Khadijah Tribble: How marijuana reform could repair, reclaim and restore communities

Recorded atMarch 29, 2019
Duration (min:sec)10:17
Video TypeTEDx Talk
Words per minute168.02 medium
Readability (FK)55.67 medium
SpeakerKhadijah Tribble

Official TED page for this talk


The war on drugs in the United States undid much of the progress of the Civil Rights Movement -- and today, it continues to derail millions within marginalized communities with arrests, convictions and incarcerations for marijuana possession. As more states move to legalize cannabis, social entrepreneur and activist Khadijah Tribble calls for equitable reform that centers on the casualties of the war and its insidious policies and paves a path toward restorative justice.

Text Highlight (experimental)
100:14 "What did you want to be when you grow up" is a question that I'm sure many of you have heard in your childhood.
200:24 But if your upbringing was anything like mine, it is a question that you heard over and over again.
300:32 And it wasn't until I became an adult that I began to understand the significance of the asking of the questions by our community leaders and my grandparents.
400:43 But it was only recently in the last two years that I get some true understanding of just how much significance and weight there was in the answer back then and even today.
500:57 You see, growing up Black and female in the South more than 40 years ago, there are some limitations to the answer to that question.
601:06 Whether real or perceived, there were limitations all the same.
701:12 And so what I want you to understand at this moment, as a young girl growing up, with all that was happening right after the civil rights movement, all of the advancements of the struggle, things that were meant to push and advance the African-American community; things like the Voting Rights Act, The Fair Housing Act and affirmative action, and my generation was supposed to be taking full advantage of all of those opportunities.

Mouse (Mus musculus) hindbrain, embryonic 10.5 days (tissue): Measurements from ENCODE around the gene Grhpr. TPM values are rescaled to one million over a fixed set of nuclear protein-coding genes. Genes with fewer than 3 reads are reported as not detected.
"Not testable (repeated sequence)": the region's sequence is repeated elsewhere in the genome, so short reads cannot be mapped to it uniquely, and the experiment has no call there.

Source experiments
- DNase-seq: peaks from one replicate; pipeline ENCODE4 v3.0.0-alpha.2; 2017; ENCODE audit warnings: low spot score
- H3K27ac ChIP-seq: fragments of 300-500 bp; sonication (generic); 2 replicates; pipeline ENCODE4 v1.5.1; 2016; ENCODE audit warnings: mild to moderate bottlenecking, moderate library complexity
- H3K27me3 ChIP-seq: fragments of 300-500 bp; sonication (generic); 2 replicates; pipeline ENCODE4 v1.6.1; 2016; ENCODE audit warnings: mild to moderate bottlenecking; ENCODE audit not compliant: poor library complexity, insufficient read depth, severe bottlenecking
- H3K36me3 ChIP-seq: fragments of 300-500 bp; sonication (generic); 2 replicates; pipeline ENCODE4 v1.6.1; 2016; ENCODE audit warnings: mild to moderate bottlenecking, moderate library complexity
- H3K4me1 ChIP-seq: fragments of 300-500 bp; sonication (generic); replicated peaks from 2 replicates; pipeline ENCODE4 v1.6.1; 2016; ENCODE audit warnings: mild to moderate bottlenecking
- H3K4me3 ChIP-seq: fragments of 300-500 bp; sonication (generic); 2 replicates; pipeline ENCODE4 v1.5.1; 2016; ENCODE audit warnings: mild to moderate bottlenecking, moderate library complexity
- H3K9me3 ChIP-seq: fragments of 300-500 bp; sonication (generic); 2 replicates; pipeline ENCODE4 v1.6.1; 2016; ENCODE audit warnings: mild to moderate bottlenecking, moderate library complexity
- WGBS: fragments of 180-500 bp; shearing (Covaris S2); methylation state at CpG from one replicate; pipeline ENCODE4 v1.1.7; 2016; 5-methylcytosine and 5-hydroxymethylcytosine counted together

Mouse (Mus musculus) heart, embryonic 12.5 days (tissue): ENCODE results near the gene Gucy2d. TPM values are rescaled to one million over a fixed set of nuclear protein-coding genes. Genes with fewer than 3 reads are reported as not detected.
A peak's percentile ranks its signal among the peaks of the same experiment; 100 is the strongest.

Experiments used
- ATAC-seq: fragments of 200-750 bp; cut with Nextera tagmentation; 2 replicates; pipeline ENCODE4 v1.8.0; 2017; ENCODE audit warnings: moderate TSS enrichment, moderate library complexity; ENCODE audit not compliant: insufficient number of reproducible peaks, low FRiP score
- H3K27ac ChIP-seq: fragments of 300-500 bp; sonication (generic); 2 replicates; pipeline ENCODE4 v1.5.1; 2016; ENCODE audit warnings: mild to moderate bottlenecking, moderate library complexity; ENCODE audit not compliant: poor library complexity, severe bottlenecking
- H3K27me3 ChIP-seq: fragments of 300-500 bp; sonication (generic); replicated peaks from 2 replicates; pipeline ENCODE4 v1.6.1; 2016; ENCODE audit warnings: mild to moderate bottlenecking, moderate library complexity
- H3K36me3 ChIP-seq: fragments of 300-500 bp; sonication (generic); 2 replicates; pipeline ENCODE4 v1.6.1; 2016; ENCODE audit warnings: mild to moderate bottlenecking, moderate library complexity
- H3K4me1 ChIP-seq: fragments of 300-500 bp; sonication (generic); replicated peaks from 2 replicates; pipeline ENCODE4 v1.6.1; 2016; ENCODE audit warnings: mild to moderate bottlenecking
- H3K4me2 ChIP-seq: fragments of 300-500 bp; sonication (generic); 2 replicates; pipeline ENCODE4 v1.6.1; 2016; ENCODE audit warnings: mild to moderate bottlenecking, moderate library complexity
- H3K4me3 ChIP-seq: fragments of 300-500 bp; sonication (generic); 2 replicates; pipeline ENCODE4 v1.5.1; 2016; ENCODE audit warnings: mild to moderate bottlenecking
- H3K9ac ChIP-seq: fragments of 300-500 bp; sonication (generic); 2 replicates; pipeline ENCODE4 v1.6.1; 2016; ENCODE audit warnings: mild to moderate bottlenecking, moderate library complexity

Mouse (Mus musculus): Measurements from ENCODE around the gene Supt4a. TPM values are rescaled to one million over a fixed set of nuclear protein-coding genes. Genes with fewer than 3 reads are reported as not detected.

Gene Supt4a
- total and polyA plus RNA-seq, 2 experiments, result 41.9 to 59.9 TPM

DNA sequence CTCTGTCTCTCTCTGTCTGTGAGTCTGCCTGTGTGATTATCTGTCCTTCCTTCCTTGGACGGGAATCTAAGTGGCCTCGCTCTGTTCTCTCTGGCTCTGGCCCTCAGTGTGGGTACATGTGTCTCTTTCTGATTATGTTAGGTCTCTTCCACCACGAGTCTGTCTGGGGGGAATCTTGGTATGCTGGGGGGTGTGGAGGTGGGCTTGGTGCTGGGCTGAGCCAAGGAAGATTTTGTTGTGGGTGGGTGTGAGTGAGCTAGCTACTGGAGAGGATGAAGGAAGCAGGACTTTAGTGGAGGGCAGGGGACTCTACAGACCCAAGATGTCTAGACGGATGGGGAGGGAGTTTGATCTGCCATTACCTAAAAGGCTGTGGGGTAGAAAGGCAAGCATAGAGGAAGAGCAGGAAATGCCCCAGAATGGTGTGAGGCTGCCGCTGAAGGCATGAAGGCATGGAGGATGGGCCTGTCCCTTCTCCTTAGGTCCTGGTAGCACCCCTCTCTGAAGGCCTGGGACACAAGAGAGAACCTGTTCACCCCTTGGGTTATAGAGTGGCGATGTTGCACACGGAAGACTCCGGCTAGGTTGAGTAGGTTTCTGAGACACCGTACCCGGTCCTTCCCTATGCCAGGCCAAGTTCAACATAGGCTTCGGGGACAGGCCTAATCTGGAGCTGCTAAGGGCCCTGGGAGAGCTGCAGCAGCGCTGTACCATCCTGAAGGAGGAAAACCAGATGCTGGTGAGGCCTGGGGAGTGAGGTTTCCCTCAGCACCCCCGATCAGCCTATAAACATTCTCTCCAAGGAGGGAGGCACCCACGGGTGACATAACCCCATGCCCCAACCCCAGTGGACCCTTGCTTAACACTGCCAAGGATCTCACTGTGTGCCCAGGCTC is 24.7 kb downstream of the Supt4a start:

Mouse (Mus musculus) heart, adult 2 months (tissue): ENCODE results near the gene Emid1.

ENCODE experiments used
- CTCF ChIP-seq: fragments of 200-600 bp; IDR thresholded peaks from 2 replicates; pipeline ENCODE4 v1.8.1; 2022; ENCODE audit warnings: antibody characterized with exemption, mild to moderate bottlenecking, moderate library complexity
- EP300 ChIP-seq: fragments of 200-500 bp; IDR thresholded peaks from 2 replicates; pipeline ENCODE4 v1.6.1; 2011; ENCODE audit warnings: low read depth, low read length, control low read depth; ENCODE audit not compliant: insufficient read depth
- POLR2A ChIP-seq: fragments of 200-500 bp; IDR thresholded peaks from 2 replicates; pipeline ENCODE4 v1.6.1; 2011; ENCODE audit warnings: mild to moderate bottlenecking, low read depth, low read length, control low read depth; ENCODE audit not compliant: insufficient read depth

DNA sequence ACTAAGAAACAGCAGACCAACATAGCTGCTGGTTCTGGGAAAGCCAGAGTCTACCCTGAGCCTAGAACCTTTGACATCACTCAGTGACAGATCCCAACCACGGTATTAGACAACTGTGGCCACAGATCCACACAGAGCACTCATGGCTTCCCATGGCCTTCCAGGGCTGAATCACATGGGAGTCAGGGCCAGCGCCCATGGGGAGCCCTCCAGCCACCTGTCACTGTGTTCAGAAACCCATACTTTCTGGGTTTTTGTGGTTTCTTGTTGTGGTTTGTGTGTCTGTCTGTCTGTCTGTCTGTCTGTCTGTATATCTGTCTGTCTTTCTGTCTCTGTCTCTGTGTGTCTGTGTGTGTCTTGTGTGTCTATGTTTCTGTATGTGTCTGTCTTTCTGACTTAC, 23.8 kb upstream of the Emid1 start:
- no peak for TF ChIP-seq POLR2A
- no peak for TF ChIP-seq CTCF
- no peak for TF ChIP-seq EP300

801:46 So, when they ask the question, "What do you want to be when you grow up?," it meant something to them.
901:54 I remember hearing this question one summer at vacation Bible school.
1002:00 And if anybody is here from the South, you understand that vacation Bible school is not to be confused with BTU training school or Sunday-go-to-meeting school.
1102:10 it is vacation Bible school.
1202:13 I'm still trying to figure out who thought it was a good idea to put a vacation, Bible and school all together ... (Laughter)
1302:21 But the first week of every summer, of every summer during my childhood, it was spent in vacation Bible school.
1402:27 And this one particular summer there was a teacher.
1502:30 She wasn't too much older than me and my middle school friends.
1602:34 She wanted to make sure that we understood scripture and was able to connect it to this real world question of what you will be when you grow up.
1702:45 And so as my gaggle of girls sat around lunch that day, trying to figure out what we were going to say, thinking back now, it was a really impressive group of girls because they wanted to be things like civil rights attorneys, educators and doctors.
1803:02 I didn't want any of that.
1903:05 I was going to do something different.
2003:07 You see, I was going to be ... wait for it ...
2103:12 A thinker.
2203:14 (Laughter)
2303:15 Yes.
2403:16 (Applause)
2503:20 So when it came time for me to take the stage and share with the entire vacation Bible school, I introduced myself and I said, "When I grow up, I'm going to be a thinker."
2603:33 There was some laughter, some giggles, but it was really the disapproving look on the teacher's face that made me recant.
2703:41 And so I said really quickly, "When I grow up, I'm going to be a lawyer," and then I exit stage left.
2803:47 But fast-forward to two years ago
2903:49 and I get an opportunity to spend time at an institution known for creating and cultivating great thinkers.
3003:57 Little did I know at the time that there's a ritual at the Kennedy School where students get an opportunity to stand on the famous forum stage and they're given 15 seconds to say what they were going to do at the Kennedy School.
3104:12 And so, you know what I'm thinking, right?
3204:14 It's a full-circle moment. I'm going to get it right.
3304:17 So I take the mic, I introduce myself and I say to my peers, to deans and to faculty members that I'm here to tell you that marijuana matters.
3404:32 Not a lot of giggles.
3504:34 Actually, it was actually a lot of applause.
3604:38 But in my head, I'm thinking, "Khadijah, did you just stand on the premiere policy stage and tell these folks you’re going to talk about weed?”
3704:45 (Laughter)